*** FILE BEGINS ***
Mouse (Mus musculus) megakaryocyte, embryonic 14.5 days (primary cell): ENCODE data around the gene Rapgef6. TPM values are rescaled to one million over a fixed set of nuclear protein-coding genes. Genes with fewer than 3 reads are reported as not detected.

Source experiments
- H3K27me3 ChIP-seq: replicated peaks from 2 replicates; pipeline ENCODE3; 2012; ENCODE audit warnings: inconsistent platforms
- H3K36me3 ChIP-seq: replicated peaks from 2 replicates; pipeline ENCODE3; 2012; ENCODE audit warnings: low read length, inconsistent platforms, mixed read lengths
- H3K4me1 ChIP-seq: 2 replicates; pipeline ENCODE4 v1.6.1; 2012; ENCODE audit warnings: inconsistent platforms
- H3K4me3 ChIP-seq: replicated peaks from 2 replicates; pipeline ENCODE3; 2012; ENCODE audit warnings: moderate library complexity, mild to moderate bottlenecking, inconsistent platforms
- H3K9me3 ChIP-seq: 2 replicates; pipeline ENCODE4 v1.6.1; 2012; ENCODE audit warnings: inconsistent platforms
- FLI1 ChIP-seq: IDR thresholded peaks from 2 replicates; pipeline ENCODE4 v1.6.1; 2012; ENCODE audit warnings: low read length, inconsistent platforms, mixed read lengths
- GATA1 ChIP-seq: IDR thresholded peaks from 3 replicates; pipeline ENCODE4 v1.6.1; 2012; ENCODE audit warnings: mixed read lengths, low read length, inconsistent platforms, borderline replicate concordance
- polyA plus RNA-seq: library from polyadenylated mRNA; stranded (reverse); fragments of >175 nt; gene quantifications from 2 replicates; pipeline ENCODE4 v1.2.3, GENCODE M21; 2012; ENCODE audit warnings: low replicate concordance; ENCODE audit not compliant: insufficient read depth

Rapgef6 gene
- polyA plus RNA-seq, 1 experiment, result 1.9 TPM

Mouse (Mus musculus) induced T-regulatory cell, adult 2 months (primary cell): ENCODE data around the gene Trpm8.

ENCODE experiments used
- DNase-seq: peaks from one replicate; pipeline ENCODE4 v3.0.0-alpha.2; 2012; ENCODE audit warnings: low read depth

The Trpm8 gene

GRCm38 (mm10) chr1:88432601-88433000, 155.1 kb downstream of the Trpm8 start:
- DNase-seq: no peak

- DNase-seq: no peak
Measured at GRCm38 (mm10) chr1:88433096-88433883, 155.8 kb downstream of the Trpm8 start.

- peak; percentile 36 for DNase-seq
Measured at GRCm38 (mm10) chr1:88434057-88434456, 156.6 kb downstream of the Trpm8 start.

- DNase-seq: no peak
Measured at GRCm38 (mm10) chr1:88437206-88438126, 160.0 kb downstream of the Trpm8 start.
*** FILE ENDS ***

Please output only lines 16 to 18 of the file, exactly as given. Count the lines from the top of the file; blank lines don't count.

The Trpm8 gene

GRCm38 (mm10) chr1:88432601-88433000, 155.1 kb downstream of the Trpm8 start:
- DNase-seq: no peak